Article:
For example, plumbers paid $12.50 per hour in 2014 to fund the union's insurance fund. This year, the cost declined to $8.50 per hour, about 45 percent less. Each year, the union workers log about 1.1 million hours, Nixon said. The union contracts out with Benesys Inc., a Troy-based third party administrator.
"We are seeing multiemployer trust funds, what Local 98 is, look to create benefits to members," said Steve Gillie, a consultant who worked with Local 98 to develop the program with Activate. "It helps them control local health care costs and creates a medical home that promotes primary care for wellness."
Nixon said Local 98 is working with Local 636 Pipefitters Union to allow their 2,400 members access to the Activate clinic. Effective Nov. 1, all pipefitter members covered under their health and welfare will be able to use the clinic, he said.
"Activate was great for us. It was a difficult decision because we wanted to make sure it was the right fit and that our members were going to use it," Nixon said. "Generally, men don't go to the doctor unless they are having a heart attack or bleeding out. There is huge benefit of going to the doctor to have preventive medicine available and catch up on these things."
Nixon said member visits were slow, as expected in the beginning, but the clinic continues to experience increased utilization. "(About 58 percent of members) have gone and they are returning for visits, and their family members are going," he said.
The clinic is open variable hours starting as early as 6 a.m. and stays open as late as 7 p.m., depending on the days, for a total of 51 hours per week. It does not charge co-payments and has about 60 prescription medications in stock, he said.
"In addition to full primary care, they are able to receive generic medications and get their lab work done," said Gillie, adding that preventive visits, physical examinations, lab tests and drug testing are available.
Common reasons for visits include common cold, aches and pains. "But we have been able to catch a lot of serious cases — tumors and cancers" — before they became serious, Nixon said.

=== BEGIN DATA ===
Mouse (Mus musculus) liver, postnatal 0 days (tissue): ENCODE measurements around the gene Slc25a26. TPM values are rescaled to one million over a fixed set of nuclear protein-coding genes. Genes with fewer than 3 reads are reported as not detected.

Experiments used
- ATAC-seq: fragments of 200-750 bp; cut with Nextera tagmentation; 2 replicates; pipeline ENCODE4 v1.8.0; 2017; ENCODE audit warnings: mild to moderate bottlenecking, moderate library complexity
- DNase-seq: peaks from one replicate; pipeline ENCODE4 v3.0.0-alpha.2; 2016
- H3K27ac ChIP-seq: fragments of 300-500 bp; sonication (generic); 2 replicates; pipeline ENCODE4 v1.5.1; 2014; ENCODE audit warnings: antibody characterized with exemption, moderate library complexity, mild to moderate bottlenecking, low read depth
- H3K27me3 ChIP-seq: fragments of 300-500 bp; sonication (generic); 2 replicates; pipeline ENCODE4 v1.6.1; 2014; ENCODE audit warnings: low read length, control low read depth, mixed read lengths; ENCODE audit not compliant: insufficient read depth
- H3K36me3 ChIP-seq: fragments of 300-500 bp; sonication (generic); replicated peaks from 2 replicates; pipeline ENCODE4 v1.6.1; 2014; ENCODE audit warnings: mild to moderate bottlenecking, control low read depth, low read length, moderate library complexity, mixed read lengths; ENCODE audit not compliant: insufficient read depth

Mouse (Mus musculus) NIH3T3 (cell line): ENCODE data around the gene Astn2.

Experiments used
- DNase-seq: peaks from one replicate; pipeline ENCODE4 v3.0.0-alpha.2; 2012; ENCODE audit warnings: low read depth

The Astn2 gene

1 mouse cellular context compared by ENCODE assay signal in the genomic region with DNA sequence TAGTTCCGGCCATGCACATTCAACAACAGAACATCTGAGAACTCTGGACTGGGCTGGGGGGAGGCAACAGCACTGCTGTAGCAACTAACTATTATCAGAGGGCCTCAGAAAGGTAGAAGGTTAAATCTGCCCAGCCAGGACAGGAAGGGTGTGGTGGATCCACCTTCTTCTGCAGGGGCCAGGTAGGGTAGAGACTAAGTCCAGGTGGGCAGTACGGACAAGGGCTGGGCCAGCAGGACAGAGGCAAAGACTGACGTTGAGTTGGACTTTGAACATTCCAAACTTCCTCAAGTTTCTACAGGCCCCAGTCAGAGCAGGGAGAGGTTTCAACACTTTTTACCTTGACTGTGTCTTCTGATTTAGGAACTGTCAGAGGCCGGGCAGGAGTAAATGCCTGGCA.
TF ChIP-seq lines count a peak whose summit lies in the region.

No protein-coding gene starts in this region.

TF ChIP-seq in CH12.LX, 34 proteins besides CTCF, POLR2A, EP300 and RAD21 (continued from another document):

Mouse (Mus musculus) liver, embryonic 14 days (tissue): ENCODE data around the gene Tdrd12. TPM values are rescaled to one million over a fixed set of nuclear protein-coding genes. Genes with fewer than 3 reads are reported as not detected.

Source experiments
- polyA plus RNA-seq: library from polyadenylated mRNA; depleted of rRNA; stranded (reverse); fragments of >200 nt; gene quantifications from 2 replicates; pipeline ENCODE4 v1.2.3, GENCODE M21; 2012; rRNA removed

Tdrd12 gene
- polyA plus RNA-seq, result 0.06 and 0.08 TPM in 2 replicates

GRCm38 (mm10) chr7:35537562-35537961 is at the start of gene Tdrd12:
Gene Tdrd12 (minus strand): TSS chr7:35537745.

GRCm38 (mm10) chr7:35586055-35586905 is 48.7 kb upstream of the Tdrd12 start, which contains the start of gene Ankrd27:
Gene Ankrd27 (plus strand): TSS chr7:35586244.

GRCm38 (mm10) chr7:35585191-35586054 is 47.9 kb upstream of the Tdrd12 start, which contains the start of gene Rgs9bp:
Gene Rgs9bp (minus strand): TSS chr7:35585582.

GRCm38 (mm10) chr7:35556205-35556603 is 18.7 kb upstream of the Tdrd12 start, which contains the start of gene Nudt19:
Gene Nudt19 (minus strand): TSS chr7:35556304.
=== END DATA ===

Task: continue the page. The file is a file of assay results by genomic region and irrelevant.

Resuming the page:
Gillie said clinic staff, who include a licensed physician, a physician assistant and two medical assistants, routinely coordinate care with members' primary care doctors, hospitals, dentists, imaging centers and other health care providers.
"There is a great working relationship with referrals and specialists," Gillie said. "Now they have a quarterback to do referrals and follow-ups."
Activate union clinic physician Audley Williams, M.D., said he sees a wide range of medical conditions and symptoms, some of which "left unchecked would be devastating for patients." Chronic diseases and conditions include diabetes, high blood pressure, arthritis, lupus and cancer, he said.
"The numbers of patients we see increases every day," said Williams, who has been with the clinic since it opened. "Men see the value in our services. They don't feel ostracized when we have to tell them they need to lose weight."
Recently, the wife of a member came in for a visit and she was diagnosed with a chronic disease.
"She came in for a second look. She had been to this person or that person. In one visit, we found out what was going on," said Williams, who said the clinic model allows for up to an hour with medical professionals. "She was diagnosed with a chronic condition. The workup is not complete, but it can be fatal or cause significant morbidity."
Williams said about one-third of patients do not have a primary care provider, one-third have their own doctor, but another one-third who come in are looking for a change.
"We allow for every member to use us as their primary care clinic, but we want to be respectful with other providers," he said. If patients request or allow, Williams said he will share notes with a primary care provider or refer the member for specialist care.
"We ask the patient if there is someplace they want to go or see," he said. "Depending on insurance, we send the referral. If it is imaging, we are looking for the lowest cost."
Geihsler estimated that 40 percent to 50 percent of employees don't have a personal relationship with a health care provider or hospital. Workplace clinics increase convenience and access for employees, she said.
"We try and reach out to the medically homeless people who don't get their blood pressure checked or annual physical exam," she said. "Organizations tell us their workers increase productivity and have reduced absenteeism. Retention and recruitment of employees have improved."
The doctor will see you at work now.
This article was originally published in Crain's Detroit Business, check it out here.